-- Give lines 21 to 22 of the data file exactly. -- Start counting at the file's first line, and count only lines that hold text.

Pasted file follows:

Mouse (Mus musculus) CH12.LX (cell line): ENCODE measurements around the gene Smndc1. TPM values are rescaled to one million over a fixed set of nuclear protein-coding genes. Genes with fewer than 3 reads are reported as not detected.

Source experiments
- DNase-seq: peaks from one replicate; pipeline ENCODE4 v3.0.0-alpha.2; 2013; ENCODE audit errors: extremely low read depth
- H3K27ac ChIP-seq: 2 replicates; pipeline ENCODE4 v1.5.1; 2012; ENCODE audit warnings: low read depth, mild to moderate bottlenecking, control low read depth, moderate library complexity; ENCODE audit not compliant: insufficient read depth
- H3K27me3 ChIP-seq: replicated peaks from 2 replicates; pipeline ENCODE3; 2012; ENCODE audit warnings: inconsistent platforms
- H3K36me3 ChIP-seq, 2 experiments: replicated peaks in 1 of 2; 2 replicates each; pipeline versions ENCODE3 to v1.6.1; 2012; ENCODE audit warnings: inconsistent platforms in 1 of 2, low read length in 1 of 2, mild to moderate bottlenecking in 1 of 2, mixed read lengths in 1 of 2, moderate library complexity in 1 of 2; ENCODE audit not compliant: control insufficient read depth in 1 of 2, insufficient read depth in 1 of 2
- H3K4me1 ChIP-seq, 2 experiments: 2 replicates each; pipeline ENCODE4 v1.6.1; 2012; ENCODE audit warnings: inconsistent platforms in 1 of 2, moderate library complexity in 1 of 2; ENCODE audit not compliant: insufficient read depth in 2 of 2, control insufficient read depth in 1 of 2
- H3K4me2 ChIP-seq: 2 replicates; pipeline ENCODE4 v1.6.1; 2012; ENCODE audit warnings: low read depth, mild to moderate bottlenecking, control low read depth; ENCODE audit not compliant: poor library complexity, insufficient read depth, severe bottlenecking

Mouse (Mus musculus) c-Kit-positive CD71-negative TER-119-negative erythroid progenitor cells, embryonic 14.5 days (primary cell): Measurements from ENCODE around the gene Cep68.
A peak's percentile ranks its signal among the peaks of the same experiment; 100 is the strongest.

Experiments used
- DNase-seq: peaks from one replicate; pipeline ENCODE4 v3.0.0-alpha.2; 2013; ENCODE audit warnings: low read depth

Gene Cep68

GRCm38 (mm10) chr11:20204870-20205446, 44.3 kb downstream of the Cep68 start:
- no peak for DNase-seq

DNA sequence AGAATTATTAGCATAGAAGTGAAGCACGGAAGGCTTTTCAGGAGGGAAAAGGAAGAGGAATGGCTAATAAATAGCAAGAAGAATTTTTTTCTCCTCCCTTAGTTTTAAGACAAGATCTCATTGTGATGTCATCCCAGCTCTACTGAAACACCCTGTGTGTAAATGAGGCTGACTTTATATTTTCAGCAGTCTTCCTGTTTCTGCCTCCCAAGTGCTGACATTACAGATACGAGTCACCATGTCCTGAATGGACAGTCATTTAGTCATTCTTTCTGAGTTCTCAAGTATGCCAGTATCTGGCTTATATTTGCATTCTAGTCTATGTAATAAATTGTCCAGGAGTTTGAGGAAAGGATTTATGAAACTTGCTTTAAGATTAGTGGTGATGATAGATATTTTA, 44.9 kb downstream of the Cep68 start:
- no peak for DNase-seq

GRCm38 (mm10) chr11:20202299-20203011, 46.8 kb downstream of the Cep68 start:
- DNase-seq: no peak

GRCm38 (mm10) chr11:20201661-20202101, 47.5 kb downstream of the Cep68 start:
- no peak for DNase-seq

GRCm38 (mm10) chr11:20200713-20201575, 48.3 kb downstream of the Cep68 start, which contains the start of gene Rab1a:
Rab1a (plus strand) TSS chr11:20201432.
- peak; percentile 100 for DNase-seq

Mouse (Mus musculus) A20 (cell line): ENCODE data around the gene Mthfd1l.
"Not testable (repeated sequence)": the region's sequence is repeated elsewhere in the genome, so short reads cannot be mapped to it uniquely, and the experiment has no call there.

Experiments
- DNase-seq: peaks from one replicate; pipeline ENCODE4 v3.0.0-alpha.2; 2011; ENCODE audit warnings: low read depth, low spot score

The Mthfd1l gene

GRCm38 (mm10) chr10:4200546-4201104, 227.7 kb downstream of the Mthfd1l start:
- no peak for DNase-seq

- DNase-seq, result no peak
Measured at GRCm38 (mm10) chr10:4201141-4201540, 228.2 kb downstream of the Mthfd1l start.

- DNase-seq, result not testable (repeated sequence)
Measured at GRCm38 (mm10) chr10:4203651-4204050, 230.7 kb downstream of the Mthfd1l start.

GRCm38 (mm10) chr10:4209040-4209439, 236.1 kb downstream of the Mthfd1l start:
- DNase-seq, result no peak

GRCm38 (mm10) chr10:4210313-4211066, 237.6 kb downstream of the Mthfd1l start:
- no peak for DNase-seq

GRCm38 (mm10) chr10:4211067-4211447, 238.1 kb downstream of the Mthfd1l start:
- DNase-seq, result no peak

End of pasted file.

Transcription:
- no peak for DNase-seq

GRCm38 (mm10) chr11:20200713-20201575, 48.3 kb downstream of the Cep68 start, which contains the start of gene Rab1a: